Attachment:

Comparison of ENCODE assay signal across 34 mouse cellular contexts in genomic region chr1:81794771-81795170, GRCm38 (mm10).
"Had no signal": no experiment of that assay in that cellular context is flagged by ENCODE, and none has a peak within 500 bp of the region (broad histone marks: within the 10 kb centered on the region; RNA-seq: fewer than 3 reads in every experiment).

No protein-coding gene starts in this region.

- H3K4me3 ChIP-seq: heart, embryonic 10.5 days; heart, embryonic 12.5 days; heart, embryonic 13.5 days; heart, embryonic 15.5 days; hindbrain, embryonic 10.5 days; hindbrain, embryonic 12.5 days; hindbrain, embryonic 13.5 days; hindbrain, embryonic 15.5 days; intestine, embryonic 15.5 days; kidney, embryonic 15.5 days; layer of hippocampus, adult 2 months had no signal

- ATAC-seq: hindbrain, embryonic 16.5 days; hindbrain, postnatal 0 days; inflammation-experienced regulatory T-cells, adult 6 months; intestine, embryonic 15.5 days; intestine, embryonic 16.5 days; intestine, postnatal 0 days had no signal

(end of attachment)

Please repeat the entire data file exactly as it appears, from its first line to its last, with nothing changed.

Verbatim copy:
Comparison of ENCODE assay signal across 34 mouse cellular contexts in genomic region chr1:81794771-81795170, GRCm38 (mm10).
"Had no signal": no experiment of that assay in that cellular context is flagged by ENCODE, and none has a peak within 500 bp of the region (broad histone marks: within the 10 kb centered on the region; RNA-seq: fewer than 3 reads in every experiment).

No protein-coding gene starts in this region.

- H3K4me3 ChIP-seq: heart, embryonic 10.5 days; heart, embryonic 12.5 days; heart, embryonic 13.5 days; heart, embryonic 15.5 days; hindbrain, embryonic 10.5 days; hindbrain, embryonic 12.5 days; hindbrain, embryonic 13.5 days; hindbrain, embryonic 15.5 days; intestine, embryonic 15.5 days; kidney, embryonic 15.5 days; layer of hippocampus, adult 2 months had no signal

- ATAC-seq: hindbrain, embryonic 16.5 days; hindbrain, postnatal 0 days; inflammation-experienced regulatory T-cells, adult 6 months; intestine, embryonic 15.5 days; intestine, embryonic 16.5 days; intestine, postnatal 0 days had no signal